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Students Work to Spark Next Generation of Entrepreneurs

April 30, 2014

The entrepreneurial mindset is as much an inherent part of the atmosphere at UC Merced as it is at any start-up.

But now two students, Eduardo Rojas-Flores and Nick Fong, are on a mission to help bring even greater levels of innovation and venture activity to the campus.

Selected as University Innovation Fellows, Fong and Rojas-Flores are part of a national network empowering student leaders to encourage more entrepreneurial activity on their campuses.

They will work with more than 100 other fellows, as well as with UC Merced faculty members in the new Pathways to Innovation program, which UC Merced is helping pilot.

“UC Merced’s rapid growth means we live with many of the benefits and challenges associated with start-ups,” School of Engineering Dean Dan Hirleman. “That makes us the perfect incubator for nurturing innovation and creativity among our students, as well as among our faculty and staff members.”

Rojas-Flores and Fong had only about a week to complete the rigorous, competitive application process to join the year-old national network of students from 78 universities. The network only selected three new fellows from California; the third is from Cal Poly. 

Not only are UC Merced students creating legacies on campus, but nationally, too, because programs and activities they create will help determine how the Pathways program will proceed at UC Merced and how it can serve as a model for other universities, Hirleman said.

The two UI fellows have created a Wiki page for the campus that is open to the other fellows in the network, as well, and ranks campus priorities, including Fong’s goal of having entrepreneurial workshops and skill sessions available to all students, complementing engineering courses such as Engineering Service Learning and the Innovation and Design Clinic.

Students will study subjects like project management; rapid prototyping and brainstorming techniques; pitch development; intellectual property topics; business-plan development; and organizational strategy.

“While UC Merced is ahead in a lot of areas – like having an intellectual property course for engineers and scientists, and interdisciplinary capstone project teams that include management students – these aren’t things that are common in engineering programs around the country,” Fong said. “It’s one way to help undergraduates feel more invested in their educations. We don’t want them to be able to say they aren’t using what they learned in college.”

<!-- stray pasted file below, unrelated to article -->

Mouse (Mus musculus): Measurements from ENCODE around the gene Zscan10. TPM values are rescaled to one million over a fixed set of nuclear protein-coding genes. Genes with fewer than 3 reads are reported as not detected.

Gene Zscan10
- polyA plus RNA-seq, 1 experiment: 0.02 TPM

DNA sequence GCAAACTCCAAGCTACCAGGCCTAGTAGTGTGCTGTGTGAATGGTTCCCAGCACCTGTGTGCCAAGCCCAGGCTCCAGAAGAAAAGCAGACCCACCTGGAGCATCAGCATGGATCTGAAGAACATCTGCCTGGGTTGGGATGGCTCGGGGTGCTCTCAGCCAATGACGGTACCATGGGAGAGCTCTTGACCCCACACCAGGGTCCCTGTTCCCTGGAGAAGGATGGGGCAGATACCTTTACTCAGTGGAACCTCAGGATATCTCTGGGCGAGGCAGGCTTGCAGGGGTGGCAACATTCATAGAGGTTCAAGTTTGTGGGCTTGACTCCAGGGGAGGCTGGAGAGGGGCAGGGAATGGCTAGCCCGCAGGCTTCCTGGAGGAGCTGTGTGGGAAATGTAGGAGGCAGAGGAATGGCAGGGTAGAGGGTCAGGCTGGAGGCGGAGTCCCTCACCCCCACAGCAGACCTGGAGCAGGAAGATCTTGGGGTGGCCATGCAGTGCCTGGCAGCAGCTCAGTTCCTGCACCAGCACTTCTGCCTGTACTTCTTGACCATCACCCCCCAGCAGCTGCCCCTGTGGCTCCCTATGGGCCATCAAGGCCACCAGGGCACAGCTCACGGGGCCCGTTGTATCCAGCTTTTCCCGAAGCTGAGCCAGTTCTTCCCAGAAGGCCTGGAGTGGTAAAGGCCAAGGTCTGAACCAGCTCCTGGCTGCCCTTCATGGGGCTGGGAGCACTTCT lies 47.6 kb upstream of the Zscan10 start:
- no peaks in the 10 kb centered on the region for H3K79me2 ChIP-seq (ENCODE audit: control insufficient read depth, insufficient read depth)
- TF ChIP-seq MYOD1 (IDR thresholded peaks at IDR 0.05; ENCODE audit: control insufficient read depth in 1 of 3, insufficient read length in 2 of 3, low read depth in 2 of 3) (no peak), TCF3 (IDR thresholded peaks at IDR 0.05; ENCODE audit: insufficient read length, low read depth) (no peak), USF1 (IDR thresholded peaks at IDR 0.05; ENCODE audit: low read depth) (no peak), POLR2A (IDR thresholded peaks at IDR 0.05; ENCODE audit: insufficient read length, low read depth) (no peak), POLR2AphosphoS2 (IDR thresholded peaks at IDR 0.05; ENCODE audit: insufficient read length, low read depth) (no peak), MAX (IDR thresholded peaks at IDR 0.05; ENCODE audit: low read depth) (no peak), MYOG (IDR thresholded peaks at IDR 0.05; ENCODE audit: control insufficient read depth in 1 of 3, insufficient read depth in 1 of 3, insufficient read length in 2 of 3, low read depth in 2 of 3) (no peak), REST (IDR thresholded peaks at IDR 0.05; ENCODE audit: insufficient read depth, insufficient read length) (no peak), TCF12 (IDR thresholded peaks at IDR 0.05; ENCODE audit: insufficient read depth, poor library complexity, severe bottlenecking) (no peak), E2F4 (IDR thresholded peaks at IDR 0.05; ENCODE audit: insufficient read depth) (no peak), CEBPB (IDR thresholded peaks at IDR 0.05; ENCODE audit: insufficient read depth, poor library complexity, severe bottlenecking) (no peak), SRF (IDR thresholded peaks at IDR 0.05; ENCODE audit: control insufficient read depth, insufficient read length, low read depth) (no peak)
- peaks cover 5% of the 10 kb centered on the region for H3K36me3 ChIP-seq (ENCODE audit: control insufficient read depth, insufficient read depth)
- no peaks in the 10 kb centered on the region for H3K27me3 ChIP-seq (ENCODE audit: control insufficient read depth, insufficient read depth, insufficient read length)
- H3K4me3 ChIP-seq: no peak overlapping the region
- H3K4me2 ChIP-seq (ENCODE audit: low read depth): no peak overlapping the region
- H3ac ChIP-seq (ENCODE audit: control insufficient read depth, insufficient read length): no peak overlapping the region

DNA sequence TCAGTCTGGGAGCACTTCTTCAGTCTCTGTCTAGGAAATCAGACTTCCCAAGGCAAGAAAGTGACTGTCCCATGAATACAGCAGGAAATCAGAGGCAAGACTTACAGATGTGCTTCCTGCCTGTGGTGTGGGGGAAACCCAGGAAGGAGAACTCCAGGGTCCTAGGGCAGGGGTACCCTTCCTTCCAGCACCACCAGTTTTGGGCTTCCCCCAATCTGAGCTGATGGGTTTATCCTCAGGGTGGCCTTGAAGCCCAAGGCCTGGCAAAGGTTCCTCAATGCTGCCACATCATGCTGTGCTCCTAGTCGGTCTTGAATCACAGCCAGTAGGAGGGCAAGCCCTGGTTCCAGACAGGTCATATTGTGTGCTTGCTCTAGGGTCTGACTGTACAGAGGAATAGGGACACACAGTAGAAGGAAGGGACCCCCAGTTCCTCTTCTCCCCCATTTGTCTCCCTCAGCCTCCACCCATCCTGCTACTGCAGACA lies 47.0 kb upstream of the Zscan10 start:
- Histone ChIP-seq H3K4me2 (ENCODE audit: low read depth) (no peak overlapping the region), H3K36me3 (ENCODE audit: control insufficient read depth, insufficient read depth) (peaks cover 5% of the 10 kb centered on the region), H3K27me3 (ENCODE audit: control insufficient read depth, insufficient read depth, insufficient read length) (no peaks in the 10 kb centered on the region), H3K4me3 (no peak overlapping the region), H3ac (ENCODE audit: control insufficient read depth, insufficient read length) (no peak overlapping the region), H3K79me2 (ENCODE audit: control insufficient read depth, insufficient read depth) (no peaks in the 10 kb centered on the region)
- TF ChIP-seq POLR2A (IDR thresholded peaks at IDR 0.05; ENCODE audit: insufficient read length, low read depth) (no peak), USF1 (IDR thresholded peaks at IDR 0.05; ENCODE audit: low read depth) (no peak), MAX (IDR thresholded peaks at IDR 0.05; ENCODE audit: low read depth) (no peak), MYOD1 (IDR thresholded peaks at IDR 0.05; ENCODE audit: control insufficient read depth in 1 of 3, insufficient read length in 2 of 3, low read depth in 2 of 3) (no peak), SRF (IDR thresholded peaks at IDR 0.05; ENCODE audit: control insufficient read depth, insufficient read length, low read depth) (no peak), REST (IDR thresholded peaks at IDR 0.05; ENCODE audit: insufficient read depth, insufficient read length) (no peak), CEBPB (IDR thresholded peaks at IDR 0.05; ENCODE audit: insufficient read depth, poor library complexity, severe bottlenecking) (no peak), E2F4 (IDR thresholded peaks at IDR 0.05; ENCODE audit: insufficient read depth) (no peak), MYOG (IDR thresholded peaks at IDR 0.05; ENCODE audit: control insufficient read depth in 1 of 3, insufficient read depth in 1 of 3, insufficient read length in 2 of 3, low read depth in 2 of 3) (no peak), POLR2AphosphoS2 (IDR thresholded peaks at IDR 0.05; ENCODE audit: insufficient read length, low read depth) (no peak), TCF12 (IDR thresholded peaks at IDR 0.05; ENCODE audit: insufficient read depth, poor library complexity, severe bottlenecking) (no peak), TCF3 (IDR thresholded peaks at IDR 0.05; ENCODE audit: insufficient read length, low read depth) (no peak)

Fong, from San Jose, is an economics student who’s graduating this spring, so he has only a short time to work on the project on campus. But he will remain a fellow and be part of the network, helping guide its growth.

“As a graduating student, I wanted to leave a lasting mark,” he said. “Also, this is one way to help UC Merced stand apart. Because UC Merced is new, there are so many opportunities for business and industry – you have developable land, a world-class faculty and UC students. I don’t know why they aren’t here already. But this program will be one way to show them all the potential here.”

When School of Engineering Dean Dan Hirleman told Rojas-Flores he was nominated by a faculty member and that he should look into this new opportunity, he jumped at the chance.

“I was humbled,” he said. “But what makes this so exciting is that, like pretty much everything else at UC Merced, the time from inception to implementation is accelerated. If you want something, or want to be a part of something, you just make it happen.”

Kind of like when he wanted to bring aeronautics to campus. Rojas-Flores started a chapter of the American Institute of Aeronautics and Astronautics, and now has an official charter from the national organization and more than 60 students involved.

As a third-year student, Rojas-Flores, from Fallbrook, has more time to implement his goal as a UI fellow: to bring a dedicated design space to campus.

“When people are designing – anything – they don’t just do it during class or when an office is open,” he said. “We need a place where anyone can go at any time to work on anything they are designing.”

He was inspired by a visit to Google during the UI annual meeting. The company, known for fostering creativity, has designated space that’s open to anyone at the company to work on company or personal projects.

Because faculty members are also involved in the pathways program, the two students said they have already enjoyed a lot of support from professors and Hirleman since they were named fellows just after Spring Break.

They attended the UI national meeting in March, held in the Silicon Valley area, and got to meet all the other fellows in the network. Rojas-Flores has already formed bonds with East Coast students, feeling a cross-country collaboration will benefit the campus and the Pathways program’s development.

“They have the same challenges we do, but might come at things from a different perspective,” he said.

Hirleman said he’s thrilled that the two fellows are so committed to the UI and to the campus.

“Our UI fellows and their team will help carry the entrepreneurial spirit into the mainstream of learning and co-curricular activities here,” he said. “They are committed to supporting the faculty in making UC Merced an even more dynamic place to learn.”